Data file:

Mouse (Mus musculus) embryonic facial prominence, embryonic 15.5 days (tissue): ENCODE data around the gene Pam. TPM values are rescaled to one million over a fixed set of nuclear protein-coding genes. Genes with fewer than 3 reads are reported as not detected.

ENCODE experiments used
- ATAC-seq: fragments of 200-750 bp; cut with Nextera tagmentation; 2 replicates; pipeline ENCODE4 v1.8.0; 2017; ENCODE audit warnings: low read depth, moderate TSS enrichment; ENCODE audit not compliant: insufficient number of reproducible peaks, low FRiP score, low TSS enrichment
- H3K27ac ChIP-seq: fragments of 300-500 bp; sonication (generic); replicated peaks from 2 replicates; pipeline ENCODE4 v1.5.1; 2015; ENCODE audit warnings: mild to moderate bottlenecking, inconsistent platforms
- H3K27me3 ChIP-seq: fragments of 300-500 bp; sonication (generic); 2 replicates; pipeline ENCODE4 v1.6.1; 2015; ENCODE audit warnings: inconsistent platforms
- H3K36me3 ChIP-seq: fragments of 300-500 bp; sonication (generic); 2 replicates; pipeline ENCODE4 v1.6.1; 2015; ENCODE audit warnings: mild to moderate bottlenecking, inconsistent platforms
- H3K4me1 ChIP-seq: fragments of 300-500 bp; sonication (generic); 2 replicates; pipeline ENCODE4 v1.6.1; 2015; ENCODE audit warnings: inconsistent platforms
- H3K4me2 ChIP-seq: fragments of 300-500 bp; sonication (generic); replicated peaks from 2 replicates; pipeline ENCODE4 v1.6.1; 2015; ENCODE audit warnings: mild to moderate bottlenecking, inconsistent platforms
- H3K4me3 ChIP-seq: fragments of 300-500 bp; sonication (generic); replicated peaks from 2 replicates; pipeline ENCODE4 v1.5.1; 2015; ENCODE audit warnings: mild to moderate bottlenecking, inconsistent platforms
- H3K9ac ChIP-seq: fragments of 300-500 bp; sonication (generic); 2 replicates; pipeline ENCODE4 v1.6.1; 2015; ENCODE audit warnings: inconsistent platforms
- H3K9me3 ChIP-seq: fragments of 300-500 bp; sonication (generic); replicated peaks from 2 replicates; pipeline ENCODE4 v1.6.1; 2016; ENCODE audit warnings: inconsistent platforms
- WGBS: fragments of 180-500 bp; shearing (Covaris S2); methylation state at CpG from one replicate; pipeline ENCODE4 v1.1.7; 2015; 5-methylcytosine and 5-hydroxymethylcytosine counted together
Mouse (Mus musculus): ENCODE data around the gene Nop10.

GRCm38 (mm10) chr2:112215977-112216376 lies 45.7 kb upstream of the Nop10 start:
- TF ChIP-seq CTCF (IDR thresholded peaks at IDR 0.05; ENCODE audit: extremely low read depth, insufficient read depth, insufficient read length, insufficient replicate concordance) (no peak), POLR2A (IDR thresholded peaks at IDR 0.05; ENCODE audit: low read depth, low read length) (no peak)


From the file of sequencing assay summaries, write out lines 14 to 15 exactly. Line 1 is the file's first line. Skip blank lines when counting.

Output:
GRCm38 (mm10) chr2:112215977-112216376 lies 45.7 kb upstream of the Nop10 start:
- TF ChIP-seq CTCF (IDR thresholded peaks at IDR 0.05; ENCODE audit: extremely low read depth, insufficient read depth, insufficient read length, insufficient replicate concordance) (no peak), POLR2A (IDR thresholded peaks at IDR 0.05; ENCODE audit: low read depth, low read length) (no peak)